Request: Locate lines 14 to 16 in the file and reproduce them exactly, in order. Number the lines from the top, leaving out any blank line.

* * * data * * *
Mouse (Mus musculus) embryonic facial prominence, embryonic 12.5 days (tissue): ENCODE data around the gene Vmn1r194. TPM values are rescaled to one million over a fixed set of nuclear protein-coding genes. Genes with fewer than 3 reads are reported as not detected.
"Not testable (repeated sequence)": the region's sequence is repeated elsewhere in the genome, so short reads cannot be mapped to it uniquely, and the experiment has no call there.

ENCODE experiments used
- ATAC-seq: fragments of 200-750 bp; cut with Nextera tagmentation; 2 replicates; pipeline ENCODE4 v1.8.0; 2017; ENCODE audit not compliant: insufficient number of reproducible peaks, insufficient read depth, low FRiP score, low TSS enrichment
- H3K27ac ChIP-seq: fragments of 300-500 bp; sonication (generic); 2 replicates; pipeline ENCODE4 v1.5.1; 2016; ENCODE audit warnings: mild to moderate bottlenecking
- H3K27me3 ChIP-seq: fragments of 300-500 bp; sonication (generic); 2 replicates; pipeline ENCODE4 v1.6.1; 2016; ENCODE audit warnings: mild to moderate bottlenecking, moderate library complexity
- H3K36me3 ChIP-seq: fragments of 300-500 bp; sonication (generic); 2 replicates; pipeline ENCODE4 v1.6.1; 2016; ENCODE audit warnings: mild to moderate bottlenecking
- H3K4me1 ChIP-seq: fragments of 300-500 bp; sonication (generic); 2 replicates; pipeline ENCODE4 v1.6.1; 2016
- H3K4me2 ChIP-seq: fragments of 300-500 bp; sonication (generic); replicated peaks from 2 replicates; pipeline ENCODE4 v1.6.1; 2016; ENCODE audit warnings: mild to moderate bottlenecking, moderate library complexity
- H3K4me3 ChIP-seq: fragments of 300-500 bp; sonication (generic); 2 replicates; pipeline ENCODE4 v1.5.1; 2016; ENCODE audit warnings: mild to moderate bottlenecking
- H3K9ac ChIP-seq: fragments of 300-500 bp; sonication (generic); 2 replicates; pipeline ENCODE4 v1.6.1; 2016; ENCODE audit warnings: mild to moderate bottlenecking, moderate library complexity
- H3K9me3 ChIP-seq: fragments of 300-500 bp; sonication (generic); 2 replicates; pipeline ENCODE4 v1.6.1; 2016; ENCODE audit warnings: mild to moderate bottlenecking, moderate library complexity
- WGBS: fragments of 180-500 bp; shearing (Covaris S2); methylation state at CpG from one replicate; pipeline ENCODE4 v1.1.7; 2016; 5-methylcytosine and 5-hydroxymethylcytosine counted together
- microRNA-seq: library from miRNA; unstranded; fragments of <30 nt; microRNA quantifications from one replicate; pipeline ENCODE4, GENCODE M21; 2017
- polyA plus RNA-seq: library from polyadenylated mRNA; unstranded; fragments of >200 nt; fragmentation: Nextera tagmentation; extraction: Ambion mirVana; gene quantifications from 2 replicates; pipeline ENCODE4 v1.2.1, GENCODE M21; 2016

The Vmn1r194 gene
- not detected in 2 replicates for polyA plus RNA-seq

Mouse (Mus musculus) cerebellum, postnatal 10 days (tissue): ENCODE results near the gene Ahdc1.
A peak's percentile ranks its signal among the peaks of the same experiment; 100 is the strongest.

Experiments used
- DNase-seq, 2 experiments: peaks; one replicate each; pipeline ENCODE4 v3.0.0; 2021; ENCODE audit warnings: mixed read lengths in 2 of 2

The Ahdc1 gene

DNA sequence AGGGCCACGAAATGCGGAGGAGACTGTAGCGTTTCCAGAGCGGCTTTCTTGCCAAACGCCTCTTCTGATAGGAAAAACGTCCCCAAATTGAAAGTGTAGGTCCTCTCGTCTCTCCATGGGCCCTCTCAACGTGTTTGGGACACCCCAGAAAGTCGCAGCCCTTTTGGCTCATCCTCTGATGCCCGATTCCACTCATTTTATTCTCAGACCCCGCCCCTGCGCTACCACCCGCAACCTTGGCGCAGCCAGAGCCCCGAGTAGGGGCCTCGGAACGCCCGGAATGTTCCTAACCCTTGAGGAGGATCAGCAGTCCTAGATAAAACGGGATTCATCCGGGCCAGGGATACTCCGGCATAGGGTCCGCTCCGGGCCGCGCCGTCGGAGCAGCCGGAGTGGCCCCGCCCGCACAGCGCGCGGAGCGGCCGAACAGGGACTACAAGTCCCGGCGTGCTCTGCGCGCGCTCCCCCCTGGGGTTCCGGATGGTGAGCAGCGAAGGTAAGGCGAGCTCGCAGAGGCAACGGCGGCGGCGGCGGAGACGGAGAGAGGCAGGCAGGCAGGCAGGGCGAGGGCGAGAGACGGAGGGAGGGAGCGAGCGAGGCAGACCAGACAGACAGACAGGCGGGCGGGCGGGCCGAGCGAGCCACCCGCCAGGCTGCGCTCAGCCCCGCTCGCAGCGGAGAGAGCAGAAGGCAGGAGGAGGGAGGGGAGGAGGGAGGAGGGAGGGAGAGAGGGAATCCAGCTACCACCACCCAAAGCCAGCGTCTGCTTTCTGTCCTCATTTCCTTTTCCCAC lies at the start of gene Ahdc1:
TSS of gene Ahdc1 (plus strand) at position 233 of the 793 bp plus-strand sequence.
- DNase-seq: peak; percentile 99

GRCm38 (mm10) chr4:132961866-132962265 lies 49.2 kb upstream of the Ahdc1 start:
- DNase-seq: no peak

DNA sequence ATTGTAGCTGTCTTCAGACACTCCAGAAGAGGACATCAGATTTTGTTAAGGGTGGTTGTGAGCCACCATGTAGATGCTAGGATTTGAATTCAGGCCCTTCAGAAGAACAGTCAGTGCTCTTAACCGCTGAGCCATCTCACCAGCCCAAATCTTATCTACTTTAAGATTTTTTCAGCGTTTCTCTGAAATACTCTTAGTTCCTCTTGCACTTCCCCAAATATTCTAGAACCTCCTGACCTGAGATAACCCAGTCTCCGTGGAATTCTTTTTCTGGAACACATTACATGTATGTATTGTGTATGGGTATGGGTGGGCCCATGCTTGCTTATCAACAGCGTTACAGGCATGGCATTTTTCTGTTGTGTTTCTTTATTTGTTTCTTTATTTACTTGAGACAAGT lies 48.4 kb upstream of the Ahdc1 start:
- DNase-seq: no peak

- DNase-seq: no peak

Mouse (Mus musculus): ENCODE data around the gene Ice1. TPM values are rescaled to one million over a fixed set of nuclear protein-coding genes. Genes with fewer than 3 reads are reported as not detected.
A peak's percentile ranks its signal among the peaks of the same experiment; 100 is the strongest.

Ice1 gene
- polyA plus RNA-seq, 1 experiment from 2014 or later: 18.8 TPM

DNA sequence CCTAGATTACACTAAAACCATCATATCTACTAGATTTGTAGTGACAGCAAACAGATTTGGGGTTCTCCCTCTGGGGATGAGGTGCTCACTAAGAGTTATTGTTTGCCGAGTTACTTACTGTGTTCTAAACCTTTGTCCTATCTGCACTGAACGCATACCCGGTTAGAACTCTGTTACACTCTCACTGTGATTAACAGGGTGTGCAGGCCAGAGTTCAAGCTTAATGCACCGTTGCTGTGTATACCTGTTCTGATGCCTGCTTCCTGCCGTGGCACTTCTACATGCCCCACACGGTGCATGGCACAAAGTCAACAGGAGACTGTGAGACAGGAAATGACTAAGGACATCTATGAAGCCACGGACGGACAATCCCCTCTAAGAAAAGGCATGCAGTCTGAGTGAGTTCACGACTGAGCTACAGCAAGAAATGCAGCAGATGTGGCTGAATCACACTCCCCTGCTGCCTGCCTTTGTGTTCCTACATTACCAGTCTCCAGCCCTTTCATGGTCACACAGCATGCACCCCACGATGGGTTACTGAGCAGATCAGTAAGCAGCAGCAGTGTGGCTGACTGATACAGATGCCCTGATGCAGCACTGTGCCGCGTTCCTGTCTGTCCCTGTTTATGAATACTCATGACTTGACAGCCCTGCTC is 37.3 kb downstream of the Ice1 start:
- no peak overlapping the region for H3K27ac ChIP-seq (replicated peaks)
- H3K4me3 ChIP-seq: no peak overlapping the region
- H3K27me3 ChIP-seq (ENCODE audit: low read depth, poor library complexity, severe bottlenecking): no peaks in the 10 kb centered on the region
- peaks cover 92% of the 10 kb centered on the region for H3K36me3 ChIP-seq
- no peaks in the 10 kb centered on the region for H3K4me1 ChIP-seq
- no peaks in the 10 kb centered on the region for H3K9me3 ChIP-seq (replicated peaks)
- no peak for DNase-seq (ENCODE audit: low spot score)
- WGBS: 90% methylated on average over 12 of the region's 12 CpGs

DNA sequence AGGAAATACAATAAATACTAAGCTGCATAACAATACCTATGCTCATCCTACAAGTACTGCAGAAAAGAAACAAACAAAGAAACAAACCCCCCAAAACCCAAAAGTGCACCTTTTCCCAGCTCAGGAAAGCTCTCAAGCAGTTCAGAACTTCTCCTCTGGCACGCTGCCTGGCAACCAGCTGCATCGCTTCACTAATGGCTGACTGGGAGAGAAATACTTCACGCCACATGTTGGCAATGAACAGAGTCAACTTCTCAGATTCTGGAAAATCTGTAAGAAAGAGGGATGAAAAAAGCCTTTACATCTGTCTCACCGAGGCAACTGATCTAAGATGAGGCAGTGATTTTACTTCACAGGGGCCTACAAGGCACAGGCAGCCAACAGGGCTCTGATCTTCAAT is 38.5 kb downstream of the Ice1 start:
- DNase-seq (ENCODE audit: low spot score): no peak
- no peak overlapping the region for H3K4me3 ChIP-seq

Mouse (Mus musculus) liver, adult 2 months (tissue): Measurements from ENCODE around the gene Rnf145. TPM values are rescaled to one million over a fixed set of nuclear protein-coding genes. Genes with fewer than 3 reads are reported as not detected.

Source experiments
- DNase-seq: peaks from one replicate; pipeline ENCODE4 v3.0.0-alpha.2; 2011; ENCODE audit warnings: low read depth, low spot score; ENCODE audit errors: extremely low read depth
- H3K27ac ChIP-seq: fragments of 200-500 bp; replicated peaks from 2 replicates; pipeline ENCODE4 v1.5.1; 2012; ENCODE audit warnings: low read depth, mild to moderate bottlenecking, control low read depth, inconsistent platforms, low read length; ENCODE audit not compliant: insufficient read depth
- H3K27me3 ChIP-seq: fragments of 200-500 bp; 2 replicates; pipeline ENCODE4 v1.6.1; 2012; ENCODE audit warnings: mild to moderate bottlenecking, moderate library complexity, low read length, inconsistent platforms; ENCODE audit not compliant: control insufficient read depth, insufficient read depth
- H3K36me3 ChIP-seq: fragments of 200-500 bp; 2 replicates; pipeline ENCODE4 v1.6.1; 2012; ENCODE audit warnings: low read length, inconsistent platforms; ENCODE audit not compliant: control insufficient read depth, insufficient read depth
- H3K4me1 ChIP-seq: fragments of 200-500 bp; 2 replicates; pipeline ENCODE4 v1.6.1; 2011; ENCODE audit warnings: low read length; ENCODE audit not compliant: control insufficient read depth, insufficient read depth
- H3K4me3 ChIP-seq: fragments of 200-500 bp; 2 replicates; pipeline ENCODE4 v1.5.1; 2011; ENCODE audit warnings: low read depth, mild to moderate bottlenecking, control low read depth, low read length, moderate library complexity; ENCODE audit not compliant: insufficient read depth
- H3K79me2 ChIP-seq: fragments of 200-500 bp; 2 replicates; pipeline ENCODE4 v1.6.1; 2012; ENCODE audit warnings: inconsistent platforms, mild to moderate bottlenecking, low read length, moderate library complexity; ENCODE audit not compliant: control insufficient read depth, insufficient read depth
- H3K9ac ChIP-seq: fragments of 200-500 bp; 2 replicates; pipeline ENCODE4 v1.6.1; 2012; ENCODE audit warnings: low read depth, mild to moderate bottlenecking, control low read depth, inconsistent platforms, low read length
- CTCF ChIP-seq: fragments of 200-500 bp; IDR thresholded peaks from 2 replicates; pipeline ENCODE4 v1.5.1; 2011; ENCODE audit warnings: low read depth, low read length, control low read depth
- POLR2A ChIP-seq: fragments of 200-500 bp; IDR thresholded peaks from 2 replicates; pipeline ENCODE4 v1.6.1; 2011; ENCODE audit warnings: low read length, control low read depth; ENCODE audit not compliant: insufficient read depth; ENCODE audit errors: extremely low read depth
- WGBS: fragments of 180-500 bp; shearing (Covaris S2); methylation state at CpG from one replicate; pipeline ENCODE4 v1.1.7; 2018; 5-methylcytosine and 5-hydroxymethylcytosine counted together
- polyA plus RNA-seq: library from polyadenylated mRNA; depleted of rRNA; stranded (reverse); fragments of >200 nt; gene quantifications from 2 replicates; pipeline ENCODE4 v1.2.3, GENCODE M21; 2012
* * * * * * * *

- microRNA-seq: library from miRNA; unstranded; fragments of <30 nt; microRNA quantifications from one replicate; pipeline ENCODE4, GENCODE M21; 2017
- polyA plus RNA-seq: library from polyadenylated mRNA; unstranded; fragments of >200 nt; fragmentation: Nextera tagmentation; extraction: Ambion mirVana; gene quantifications from 2 replicates; pipeline ENCODE4 v1.2.1, GENCODE M21; 2016

The Vmn1r194 gene